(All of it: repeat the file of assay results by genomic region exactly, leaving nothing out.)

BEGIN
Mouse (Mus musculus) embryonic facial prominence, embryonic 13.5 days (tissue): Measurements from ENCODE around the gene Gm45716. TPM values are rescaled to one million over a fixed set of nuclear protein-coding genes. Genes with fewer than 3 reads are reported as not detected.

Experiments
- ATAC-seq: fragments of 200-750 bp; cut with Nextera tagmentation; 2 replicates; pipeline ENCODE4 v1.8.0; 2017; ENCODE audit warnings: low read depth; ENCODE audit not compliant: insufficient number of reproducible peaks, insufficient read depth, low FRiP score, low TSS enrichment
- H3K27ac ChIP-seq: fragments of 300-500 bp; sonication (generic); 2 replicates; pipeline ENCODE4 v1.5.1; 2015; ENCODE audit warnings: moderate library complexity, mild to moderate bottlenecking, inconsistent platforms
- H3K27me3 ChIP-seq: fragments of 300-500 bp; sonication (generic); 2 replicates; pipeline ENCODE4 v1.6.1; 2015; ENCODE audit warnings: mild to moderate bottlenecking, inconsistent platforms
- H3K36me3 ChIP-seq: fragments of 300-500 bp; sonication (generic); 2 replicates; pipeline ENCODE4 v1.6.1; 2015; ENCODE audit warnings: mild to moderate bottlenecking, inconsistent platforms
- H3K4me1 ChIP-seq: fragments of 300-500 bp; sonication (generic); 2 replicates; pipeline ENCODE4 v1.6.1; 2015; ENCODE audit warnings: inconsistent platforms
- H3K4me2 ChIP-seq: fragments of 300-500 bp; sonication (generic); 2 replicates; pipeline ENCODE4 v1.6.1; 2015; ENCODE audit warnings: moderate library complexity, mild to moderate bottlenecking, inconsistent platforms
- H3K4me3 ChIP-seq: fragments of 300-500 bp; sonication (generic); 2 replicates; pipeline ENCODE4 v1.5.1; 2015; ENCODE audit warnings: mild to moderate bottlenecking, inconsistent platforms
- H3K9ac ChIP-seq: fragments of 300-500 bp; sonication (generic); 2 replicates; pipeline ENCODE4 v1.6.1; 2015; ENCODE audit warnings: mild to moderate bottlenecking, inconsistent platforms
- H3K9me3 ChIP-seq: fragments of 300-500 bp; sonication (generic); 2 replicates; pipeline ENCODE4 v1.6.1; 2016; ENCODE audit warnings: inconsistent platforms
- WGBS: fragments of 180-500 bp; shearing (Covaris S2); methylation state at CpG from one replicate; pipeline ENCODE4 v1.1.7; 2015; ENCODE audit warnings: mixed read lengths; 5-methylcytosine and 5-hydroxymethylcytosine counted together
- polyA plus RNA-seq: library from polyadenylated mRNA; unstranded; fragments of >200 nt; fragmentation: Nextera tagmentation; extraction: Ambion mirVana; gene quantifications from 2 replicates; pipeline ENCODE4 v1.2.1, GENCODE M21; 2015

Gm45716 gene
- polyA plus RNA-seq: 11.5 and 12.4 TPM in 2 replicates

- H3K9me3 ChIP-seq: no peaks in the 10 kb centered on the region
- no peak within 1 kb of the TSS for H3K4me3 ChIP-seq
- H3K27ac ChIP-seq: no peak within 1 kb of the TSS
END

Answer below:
Mouse (Mus musculus) embryonic facial prominence, embryonic 13.5 days (tissue): Measurements from ENCODE around the gene Gm45716. TPM values are rescaled to one million over a fixed set of nuclear protein-coding genes. Genes with fewer than 3 reads are reported as not detected.

Experiments
- ATAC-seq: fragments of 200-750 bp; cut with Nextera tagmentation; 2 replicates; pipeline ENCODE4 v1.8.0; 2017; ENCODE audit warnings: low read depth; ENCODE audit not compliant: insufficient number of reproducible peaks, insufficient read depth, low FRiP score, low TSS enrichment
- H3K27ac ChIP-seq: fragments of 300-500 bp; sonication (generic); 2 replicates; pipeline ENCODE4 v1.5.1; 2015; ENCODE audit warnings: moderate library complexity, mild to moderate bottlenecking, inconsistent platforms
- H3K27me3 ChIP-seq: fragments of 300-500 bp; sonication (generic); 2 replicates; pipeline ENCODE4 v1.6.1; 2015; ENCODE audit warnings: mild to moderate bottlenecking, inconsistent platforms
- H3K36me3 ChIP-seq: fragments of 300-500 bp; sonication (generic); 2 replicates; pipeline ENCODE4 v1.6.1; 2015; ENCODE audit warnings: mild to moderate bottlenecking, inconsistent platforms
- H3K4me1 ChIP-seq: fragments of 300-500 bp; sonication (generic); 2 replicates; pipeline ENCODE4 v1.6.1; 2015; ENCODE audit warnings: inconsistent platforms
- H3K4me2 ChIP-seq: fragments of 300-500 bp; sonication (generic); 2 replicates; pipeline ENCODE4 v1.6.1; 2015; ENCODE audit warnings: moderate library complexity, mild to moderate bottlenecking, inconsistent platforms
- H3K4me3 ChIP-seq: fragments of 300-500 bp; sonication (generic); 2 replicates; pipeline ENCODE4 v1.5.1; 2015; ENCODE audit warnings: mild to moderate bottlenecking, inconsistent platforms
- H3K9ac ChIP-seq: fragments of 300-500 bp; sonication (generic); 2 replicates; pipeline ENCODE4 v1.6.1; 2015; ENCODE audit warnings: mild to moderate bottlenecking, inconsistent platforms
- H3K9me3 ChIP-seq: fragments of 300-500 bp; sonication (generic); 2 replicates; pipeline ENCODE4 v1.6.1; 2016; ENCODE audit warnings: inconsistent platforms
- WGBS: fragments of 180-500 bp; shearing (Covaris S2); methylation state at CpG from one replicate; pipeline ENCODE4 v1.1.7; 2015; ENCODE audit warnings: mixed read lengths; 5-methylcytosine and 5-hydroxymethylcytosine counted together
- polyA plus RNA-seq: library from polyadenylated mRNA; unstranded; fragments of >200 nt; fragmentation: Nextera tagmentation; extraction: Ambion mirVana; gene quantifications from 2 replicates; pipeline ENCODE4 v1.2.1, GENCODE M21; 2015

Gm45716 gene
- polyA plus RNA-seq: 11.5 and 12.4 TPM in 2 replicates

- H3K9me3 ChIP-seq: no peaks in the 10 kb centered on the region
- no peak within 1 kb of the TSS for H3K4me3 ChIP-seq
- H3K27ac ChIP-seq: no peak within 1 kb of the TSS